My wonderful friend L. wrote this morning, that after a couple years away from "church" :

"It's difficult to convey just how completely inconsequential the world of the church is to those who aren't in it."

Yep.

So we can invest in new directional signs (like that would help. "They just can't find us!") Or we can start "a contemporary service." Or we can recruit "more families" or "more young people" to "join."

Or we can be the church out in the world. Do we even know how to do this? Have we ever known how to do this? Maybe not, because we've been so concerned with all those inconsequentials for so long.

Church World.

Anybody know what I'm talking about?

Saturday, September 06, 2008

open letter to my pcusa brothers and sisters

Dear brothers and sisters in Christ,

My name is Robert Austell and I am pastor of Good Shepherd Presbyterian Church in Charlotte, NC. I was a commissioner to the General Assembly of the Presbyterian Church this past June (2008). While there, I wrote a resolution calling on presbyteries to establish a gracious process through which to relate to churches that might be seeking dismissal from the PCUSA. My concern is that lack of such a process in many presbyteries has resulted in "pre-emptive strikes" on all sides, often resulting in legal action between Christians.

The logic and gracious spirit of this resolution was sufficient to pass overwhemingly in committee (49-3-1) and then in plenary (519-157-8). With this vote, the General Assembly directed:
"...the Stated Clerk to send this resolution to the presbyteries, synods, and sessions, indicating the will of the Assembly that presbyteries and synods develop and make available to lower governing bodies and local congregations a process..."
The resolution goes on to describe goals for such a process so that it would be grace-bearing and witness to our mutual faith.

I would share this appeal with every pastor and session in our denomination - indeed, that was the overwhelming will of the Assembly! I am not looking for an easy or tough stance on dismissal - we need our presbyteries to create a gracious process, whereby brothers and sisters in Christ treat each other with the consistency, pastoral care, accountability, grace, openness, and honesty due to all people, much less fellow believers. This affects our public witness to Christ - it IS a public witness to Christ.

Each presbytery has the constitutional charge to set the tone for this.
  • If your presbytery doesn't have a process, use resolution 04-28 to get the ball rolling.
  • If your presbytery has a process, but you think it falls short of the ideals in this resolution, inquire about modifying the process accordingly.
  • If your presbytery has a gracious process already - get a copy and send it to me so it can be shared widely!
If you have any questions, would like resources or need direction in how to communicate with your presbytery about such a process, please e-mail me at robert@gspc.net.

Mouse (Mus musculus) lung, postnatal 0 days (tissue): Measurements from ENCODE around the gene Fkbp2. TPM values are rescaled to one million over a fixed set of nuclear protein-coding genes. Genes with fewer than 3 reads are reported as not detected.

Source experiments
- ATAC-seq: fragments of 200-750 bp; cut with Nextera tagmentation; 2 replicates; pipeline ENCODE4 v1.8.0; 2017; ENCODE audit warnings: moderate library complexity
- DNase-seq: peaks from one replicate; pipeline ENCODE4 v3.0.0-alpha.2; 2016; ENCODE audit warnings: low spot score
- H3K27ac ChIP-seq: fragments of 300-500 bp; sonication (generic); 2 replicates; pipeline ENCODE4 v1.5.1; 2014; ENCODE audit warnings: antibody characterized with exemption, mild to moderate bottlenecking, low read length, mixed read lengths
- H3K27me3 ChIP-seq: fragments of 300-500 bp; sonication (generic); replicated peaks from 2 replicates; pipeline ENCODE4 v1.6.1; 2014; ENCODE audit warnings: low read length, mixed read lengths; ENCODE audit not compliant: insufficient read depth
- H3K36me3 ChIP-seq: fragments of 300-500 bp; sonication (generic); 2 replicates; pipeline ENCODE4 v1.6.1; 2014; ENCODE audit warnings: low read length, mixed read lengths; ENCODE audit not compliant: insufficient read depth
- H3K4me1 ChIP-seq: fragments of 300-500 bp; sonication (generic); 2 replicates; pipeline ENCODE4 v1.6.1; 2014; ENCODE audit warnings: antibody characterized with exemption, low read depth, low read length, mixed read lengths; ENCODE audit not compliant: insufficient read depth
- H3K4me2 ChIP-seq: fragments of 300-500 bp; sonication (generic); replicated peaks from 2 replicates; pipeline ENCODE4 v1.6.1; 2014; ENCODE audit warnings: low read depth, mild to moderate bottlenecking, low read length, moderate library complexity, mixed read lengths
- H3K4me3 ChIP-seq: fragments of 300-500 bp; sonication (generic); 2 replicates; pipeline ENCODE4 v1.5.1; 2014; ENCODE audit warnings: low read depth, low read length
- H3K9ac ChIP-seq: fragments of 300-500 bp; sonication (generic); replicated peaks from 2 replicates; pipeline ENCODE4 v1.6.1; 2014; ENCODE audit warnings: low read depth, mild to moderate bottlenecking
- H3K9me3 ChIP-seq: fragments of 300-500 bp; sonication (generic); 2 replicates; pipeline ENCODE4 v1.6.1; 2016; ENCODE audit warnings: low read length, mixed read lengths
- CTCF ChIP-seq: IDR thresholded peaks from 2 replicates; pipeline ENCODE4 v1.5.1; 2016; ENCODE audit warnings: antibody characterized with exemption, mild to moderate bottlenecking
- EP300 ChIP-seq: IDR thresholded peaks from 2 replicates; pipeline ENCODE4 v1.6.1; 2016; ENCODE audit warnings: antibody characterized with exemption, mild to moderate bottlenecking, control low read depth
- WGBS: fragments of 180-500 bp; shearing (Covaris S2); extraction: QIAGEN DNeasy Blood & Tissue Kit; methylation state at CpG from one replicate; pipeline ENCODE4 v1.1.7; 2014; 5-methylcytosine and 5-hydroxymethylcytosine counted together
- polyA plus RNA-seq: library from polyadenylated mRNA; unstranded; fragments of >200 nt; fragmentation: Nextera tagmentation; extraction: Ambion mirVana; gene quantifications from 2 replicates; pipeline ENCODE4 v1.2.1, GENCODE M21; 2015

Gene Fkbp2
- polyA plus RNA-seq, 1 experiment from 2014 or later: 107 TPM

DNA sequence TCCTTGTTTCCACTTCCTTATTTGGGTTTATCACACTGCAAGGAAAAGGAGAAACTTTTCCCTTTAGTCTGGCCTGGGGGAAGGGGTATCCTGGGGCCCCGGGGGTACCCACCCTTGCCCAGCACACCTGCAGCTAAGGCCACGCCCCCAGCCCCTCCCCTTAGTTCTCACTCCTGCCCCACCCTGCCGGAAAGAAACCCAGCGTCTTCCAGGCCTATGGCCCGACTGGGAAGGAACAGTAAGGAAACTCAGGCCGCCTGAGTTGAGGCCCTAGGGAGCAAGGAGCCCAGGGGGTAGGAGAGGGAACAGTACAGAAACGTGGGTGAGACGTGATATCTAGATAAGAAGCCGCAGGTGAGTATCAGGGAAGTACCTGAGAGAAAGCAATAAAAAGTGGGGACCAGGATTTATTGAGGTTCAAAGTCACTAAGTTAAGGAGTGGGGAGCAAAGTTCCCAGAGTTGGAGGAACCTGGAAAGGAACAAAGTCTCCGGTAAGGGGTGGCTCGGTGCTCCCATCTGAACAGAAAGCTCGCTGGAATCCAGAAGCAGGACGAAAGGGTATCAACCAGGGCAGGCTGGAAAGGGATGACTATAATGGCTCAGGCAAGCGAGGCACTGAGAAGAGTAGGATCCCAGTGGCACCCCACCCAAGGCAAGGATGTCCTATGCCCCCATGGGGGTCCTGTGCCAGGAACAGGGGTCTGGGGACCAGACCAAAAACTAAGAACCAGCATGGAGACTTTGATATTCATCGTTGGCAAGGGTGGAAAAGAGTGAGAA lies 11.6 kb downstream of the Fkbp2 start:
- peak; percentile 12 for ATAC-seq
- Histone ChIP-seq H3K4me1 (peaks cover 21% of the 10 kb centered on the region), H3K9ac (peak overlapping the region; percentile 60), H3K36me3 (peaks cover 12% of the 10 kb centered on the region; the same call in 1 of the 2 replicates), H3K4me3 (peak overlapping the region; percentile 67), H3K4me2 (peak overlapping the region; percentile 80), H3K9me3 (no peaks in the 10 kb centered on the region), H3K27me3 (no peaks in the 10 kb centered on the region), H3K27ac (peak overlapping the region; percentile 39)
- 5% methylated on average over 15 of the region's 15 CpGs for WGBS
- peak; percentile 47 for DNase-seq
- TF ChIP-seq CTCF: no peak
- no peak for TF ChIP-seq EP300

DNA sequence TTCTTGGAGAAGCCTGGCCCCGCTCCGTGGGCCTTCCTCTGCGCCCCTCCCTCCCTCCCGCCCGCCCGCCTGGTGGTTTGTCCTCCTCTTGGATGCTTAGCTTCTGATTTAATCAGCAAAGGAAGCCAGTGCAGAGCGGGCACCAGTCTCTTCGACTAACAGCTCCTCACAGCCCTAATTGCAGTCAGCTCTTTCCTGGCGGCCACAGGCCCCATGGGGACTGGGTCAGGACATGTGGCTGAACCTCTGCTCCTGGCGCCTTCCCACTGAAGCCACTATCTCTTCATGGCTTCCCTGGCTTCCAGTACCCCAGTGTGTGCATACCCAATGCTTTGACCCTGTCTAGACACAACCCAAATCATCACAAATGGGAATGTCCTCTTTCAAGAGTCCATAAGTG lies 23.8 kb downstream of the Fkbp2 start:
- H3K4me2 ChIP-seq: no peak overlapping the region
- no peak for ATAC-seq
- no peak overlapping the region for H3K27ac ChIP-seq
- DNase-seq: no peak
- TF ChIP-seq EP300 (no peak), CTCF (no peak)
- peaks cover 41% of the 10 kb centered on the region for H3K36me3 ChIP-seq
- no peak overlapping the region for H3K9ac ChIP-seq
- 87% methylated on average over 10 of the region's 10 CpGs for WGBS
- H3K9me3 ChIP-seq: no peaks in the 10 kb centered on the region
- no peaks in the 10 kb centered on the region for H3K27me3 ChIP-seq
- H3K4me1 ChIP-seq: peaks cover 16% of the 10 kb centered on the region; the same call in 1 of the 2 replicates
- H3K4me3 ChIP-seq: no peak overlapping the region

You can find the full content and story of this resolution here:
http://robertaustell.blogspot.com/2008/07/god-on-move.html

I challenged each commissioner at General Assembly to carry the resolution to their presbytery. It's not something that can be ordered - just shared. Would you help do that by forwarding this as e-mail (or the link to this post) on to as many pastors or elders as you know in order to get this out to the church?

In God's grace,

Robert Austell
Pastor, Good Shepherd Presbyterian Church -
Charlotte, NC
Minister Commissioner, 218th General Assembly (2008)

google reader

Time out for a commercial...

Why do I use Google Reader?

  1. I no longer have to visit the website of every blog I read to check for new content; it is sent to me in Google Reader as soon as it is written - Google calls it a "personalized inbox for the entire web"
  2. Each incoming post contains full graphics and audio (with pop-out option) along with one-click links to the original site and comments section.
  3. Each incoming post contains (via the Reader) a one-click link to tag by keyword, forward to a friend by e-mail, share via your own collective RSS feed to others, and more; you can also categorize your various feeds (like church-related, politics, etc...) and view one category at a time (like if you are at General Assembly and only want to access your church-related feeds)
  4. Since it's Google-based, you can access your reader from any computer or mobile phone browser anywhere you can access the Internet.
  5. It keeps track of what you've read (nothing to click; it marks as read as you scroll past, with an option to "keep as unread") and what you haven't while saving all the content online for you to Google-search and find later (did that register?? - I can Google search all the blogs I've ever read in Google Reader!)
  6. It's easy and straightforward to use and set up in any browser (see links below). If you use Firefox, there is an add-on that puts an "add to Google Reader" button in your address bar for any page that has an RSS feed (like this blog... click... now it's in Google Reader). IE8 has a built in reader, but after trying it for several months for my wife, she is also on Google Reader because of the ease of use and features.
How Do I Set it Up?
  1. I'm not sure I can be any clearer than the instructions at the site here: www.google.com/reader
  2. You'll need a Google account (but there's a button and instructions for that, too)
  3. It's all free
  4. Once it's set up, click "add subscription" to try adding an URL from within the Reader... like this one: http://robertaustell.blogspot.com - the really nice thing about Google Reader is that (unlike the built-in for IE8) you can just type in the website address and it will FIND the RSS feed... instead of having to know the usually more complicated feed address
  5. Try adding my sermon blog to see how the audio player works! http://gspcsermons.blogspot.com
  6. If you use Firefox, I believe the one-click "add subscription" is automatically activated (you may be given the option of choosing Google Reader as your default reader). It should be a little orange icon that appears in the far right of the address bar on any site having a RSS feed (you should see it on this site!)
Let me know what you think - I am confident that you will like it... and that you will get back the 20 min. of setting it up within a day or two of not having to visit sites.


Like Us!